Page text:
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    Quote Originally Posted by Mantaray14 View Post
    I like the adjustable stem you posted, but I feel a slighter taller sem is also needed. Does anyone know what kind of stem would be on this bike? From what I've read they are either Threadless or Quill on a MTB.


    Also any suggestions on some comfortable, versatile tires?
    That stem will raise your bars crazy high, plus brings them in closer, so you will be sitting upright. From your pictures the cables are long enough.
    2013 TREK 7.6 FX

  10. #10
    The Left Coast, USA FrenchFit's Avatar
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    I vote no for an adjustable stem. Use one of the Satori Heads-Up risers,1-4, there are usually a bunch selling on eBay. If the bars are too far away just get a cheap replacement in the 70-90mm length, Titec or a used Thomson. I might change the bars, but ergo grips are very nice, comfy. Do the saddle last, see what riding position you settle on before you demo saddles. Get good tires, I'd pick something out of the Continential trekking or urban line.

    Leave the fork alone. Even a worn shock does fine on pavement, if you go rigid you might not like the road chatter. If you want to carry loads and have eyelets on the rear drops put a Delta Sherpa on the back; fairly light, strong and cheap.
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  11. #11
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    Quote Originally Posted by FrenchFit View Post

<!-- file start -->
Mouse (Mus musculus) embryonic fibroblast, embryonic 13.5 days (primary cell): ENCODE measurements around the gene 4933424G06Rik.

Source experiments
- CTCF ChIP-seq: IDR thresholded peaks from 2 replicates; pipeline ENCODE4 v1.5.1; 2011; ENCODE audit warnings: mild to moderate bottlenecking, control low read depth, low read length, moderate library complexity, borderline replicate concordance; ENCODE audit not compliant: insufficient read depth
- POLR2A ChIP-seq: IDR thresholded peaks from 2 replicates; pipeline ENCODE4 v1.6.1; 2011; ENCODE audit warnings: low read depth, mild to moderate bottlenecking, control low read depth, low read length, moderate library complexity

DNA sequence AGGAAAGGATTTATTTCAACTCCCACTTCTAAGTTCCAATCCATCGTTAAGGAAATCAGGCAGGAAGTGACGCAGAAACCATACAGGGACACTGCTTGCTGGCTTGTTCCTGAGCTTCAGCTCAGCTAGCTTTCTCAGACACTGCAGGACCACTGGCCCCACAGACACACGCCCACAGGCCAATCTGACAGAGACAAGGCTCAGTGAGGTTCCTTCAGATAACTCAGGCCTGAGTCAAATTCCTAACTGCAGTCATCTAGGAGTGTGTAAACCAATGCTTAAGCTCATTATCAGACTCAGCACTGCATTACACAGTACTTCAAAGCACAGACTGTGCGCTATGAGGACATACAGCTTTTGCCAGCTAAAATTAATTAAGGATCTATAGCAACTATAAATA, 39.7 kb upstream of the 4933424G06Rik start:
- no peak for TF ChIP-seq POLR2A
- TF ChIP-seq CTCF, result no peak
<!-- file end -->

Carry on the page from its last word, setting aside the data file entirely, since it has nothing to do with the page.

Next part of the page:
I vote no for an adjustable stem. Use one of the Satori Heads-Up risers,1-4, there are usually a bunch selling on eBay. If the bars are too far away just get a cheap replacement in the 70-90mm length, Titec or a used Thomson. I might change the bars, but ergo grips are very nice, comfy. Do the saddle last, see what riding position you settle on before you demo saddles. Get good tires, I'd pick something out of the Continential trekking or urban line.

    Leave the fork alone. Even a worn shock does fine on pavement, if you go rigid you might not like the road chatter. If you want to carry loads and have eyelets on the rear drops put a Delta Sherpa on the back; fairly light, strong and cheap.
    Thanks! FWIW right now I'm thinking Satori Stem Riser, Titec Stem, & On-one Mary Bar. Then I'll look at tires you you suggested, new pedals and eventually saddle. I think I have a good direction now.

  12. #12
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    Quote Originally Posted by Mantaray14 View Post
    Hello everyone,